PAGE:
Remembrance Sunday at the Cenotaph (2017)

On Sunday, 12 November 2017, the City of Cape Town hosted their annual Remembrance Sunday service at the Cenotaph in Heerengracht.

Before the Parade

When I arrived at the venue on Sunday morning, a large marquee with numerous rows of chairs had been set up in front of the Cenotaph, and the guard of honor were doing a final rehearsal of their march-on and march-off. In the distance, I could hear the Cape Field Artillery Pipes and Drums tuning up, with the wail of the pipes and the thumping of the drums echoing between the tall buildings of the city centre.

The men and women of the SA Navy Band in their brilliant whites were setting up their instruments behind the marquee. The new Director of Music of the Navy Band is Lieutenant Lindela Madikizela, who has taken over the baton from Commander Kenny Leibbrandt. On the other side of the road, the musicians of the SA Army Band Western Cape in their distinctive scarlet uniforms were warming up their instruments; they would be leading the troops on parade in a little while.

SA Navy Band entertaining the guests as they arrive for the parade

Capt (SAN) Trunell Morom and Staff Sergeant Pat Greyling of the Cape Town Highlanders, both a familiar sight at these military parades, were in charge of the wreath table and busy creating order out of chaos. The MOTHs flag bearers from the various shellholes of the Western Cape were lining up in the street, and getting ready to come on parade.

All around was the cheerful hubbub of friends and comrades in arms warmly greeting each other, introducing and welcoming newcomers and acknowledging familiar faces with friendly smiles. At these military parades and similar events, there is often a wonderful feeling of camaraderie and of being part of a bigger family of like-minded individuals that is quite uplifting.

the Parade begins

The parade began punctually at 10h45. The Master of Ceremonies this year was WO1 Lionel Ashbury of the SA Air Force.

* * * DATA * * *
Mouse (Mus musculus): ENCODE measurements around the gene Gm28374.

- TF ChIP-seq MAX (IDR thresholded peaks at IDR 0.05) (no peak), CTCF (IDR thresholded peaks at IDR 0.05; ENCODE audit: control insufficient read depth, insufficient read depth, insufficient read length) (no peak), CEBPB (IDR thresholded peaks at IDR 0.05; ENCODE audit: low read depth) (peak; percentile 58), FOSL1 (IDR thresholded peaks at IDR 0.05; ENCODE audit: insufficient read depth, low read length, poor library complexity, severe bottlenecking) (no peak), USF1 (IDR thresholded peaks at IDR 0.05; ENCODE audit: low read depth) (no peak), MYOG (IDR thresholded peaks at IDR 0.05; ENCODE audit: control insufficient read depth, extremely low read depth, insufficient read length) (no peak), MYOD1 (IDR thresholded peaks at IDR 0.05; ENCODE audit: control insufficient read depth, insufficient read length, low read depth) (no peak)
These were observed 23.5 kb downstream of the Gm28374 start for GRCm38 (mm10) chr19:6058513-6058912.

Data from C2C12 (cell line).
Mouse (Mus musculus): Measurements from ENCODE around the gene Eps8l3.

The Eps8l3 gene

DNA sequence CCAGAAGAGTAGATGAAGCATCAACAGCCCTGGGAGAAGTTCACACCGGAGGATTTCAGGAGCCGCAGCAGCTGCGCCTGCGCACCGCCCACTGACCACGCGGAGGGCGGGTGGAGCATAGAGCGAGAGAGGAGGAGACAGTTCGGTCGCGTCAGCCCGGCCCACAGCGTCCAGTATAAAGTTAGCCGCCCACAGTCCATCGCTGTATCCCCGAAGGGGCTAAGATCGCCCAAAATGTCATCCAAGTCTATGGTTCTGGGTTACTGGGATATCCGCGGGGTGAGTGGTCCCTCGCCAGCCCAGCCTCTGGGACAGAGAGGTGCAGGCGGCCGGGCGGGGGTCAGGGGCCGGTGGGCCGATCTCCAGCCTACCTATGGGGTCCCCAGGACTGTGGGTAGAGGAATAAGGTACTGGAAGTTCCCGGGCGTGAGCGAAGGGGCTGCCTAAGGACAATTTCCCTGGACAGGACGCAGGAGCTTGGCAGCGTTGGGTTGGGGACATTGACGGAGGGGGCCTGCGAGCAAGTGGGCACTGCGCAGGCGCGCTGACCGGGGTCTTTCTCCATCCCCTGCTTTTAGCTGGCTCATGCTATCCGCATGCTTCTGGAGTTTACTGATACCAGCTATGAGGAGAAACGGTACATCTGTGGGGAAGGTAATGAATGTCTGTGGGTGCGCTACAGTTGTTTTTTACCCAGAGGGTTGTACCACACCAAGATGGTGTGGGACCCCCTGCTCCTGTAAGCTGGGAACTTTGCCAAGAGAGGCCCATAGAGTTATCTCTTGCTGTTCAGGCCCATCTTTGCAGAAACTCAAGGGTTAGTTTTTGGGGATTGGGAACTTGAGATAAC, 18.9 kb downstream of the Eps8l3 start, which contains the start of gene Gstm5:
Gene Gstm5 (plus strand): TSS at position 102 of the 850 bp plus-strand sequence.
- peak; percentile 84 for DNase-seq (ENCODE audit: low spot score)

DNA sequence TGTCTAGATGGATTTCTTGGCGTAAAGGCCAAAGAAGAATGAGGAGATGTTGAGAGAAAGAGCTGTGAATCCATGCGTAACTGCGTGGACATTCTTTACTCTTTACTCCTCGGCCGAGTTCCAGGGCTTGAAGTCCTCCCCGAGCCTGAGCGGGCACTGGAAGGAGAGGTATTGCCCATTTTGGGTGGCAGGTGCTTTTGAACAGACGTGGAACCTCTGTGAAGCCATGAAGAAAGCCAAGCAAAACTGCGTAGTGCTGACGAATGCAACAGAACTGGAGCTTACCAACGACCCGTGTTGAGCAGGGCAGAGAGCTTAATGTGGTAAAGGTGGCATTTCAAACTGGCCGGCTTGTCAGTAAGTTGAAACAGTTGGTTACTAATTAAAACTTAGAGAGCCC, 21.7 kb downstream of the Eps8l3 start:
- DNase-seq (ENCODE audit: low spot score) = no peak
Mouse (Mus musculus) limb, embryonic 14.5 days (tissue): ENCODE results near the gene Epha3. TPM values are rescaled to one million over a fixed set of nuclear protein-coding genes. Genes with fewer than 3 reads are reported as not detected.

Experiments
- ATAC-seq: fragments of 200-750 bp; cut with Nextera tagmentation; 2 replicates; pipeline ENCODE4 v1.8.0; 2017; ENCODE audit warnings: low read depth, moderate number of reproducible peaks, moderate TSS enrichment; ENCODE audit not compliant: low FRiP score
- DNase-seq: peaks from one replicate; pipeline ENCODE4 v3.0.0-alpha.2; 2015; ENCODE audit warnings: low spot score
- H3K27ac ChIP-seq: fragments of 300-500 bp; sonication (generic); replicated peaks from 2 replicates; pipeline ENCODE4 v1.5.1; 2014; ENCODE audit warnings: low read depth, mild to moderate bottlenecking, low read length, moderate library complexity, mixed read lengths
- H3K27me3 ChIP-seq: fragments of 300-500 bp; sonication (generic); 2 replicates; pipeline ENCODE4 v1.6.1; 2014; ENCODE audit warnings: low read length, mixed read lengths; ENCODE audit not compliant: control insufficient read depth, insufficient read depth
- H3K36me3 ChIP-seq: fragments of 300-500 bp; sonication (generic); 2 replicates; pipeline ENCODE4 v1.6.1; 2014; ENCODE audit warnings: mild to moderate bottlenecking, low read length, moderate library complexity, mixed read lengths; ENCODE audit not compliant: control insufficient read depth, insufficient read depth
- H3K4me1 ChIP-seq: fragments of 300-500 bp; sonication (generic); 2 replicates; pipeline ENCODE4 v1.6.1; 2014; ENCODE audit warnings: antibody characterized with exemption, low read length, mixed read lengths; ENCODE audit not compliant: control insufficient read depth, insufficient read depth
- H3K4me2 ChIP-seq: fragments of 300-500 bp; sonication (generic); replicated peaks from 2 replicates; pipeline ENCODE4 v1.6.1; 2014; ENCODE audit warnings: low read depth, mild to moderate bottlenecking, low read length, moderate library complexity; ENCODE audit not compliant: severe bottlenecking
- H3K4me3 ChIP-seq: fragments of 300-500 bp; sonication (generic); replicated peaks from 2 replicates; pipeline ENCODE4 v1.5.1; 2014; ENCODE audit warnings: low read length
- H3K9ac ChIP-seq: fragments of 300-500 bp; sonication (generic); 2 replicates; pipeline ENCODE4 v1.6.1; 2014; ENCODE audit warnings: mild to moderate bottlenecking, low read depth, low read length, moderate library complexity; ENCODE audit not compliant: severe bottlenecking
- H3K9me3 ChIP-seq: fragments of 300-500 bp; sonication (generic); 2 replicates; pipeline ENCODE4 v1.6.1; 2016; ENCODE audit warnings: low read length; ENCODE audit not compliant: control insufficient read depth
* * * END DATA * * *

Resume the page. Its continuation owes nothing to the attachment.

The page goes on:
WO1 Lionel Ashbury of the SA Air Force is the Master of Ceremonies at today’s parade

The guard of honor, made up of the Cape Town Metropolitan Police, Law Enforcement, the Fire Brigade and Traffic Services, and accompanied by two drummers, came marching down the eastern side of the Heerengracht. After circling around the Cenotaph, they lined up on either side of a red carpet, which had been rolled partway across the street, in anticipation of the imminent arrival of the mayoral procession.

Guard of Honour coming on parade

Close behind were the Pipes and Drums of Cape Field Artillery, with Drum Major Bill White confidently swinging his mace, as he led his smartly turned out band of six pipers, three snares, one tenor and one bass drummer on parade.

Cape Field Artillery Pipes & Drums

They were followed by the colourful MOTHs banners and a column of MOTHs; as in the previous year, the banners were lined up at the side of the memorial, underneath the tall palm trees.

Arrival of the MOTHs banners

MOTHs

Troops from all four arms of service – Army (9 South African Infantry Battalion), Air Force (Air Force Base Ysterplaat), Navy (SA Naval Base Simon’s Town) and Military Health Services (3 Medical Battalion and the Area Military Health Unit Western Cape), led by parade commander Major Mkhumla – formed up in three neat rows on the opposite side of the street. Military Police and Traffic Police kept a watchful eye on proceedings from the edges of the parade area.

Sentries and flag orderlies

The sentries and flag orderlies took post around the Cenotaph and next to their respective flag poles; on the shouted instructions of a stern-looking Sergeant Major of the SA Air Force, the various flags – the SA National Flag, the Department of Military Veterans flag, the flags of the four arms of services (Army, Air Force, Navy and SAMHS, in their traditional order), the flag of the Memorable Order of Tin Hats (thank you, Dean) and that of the City of Cape Town were unfurled.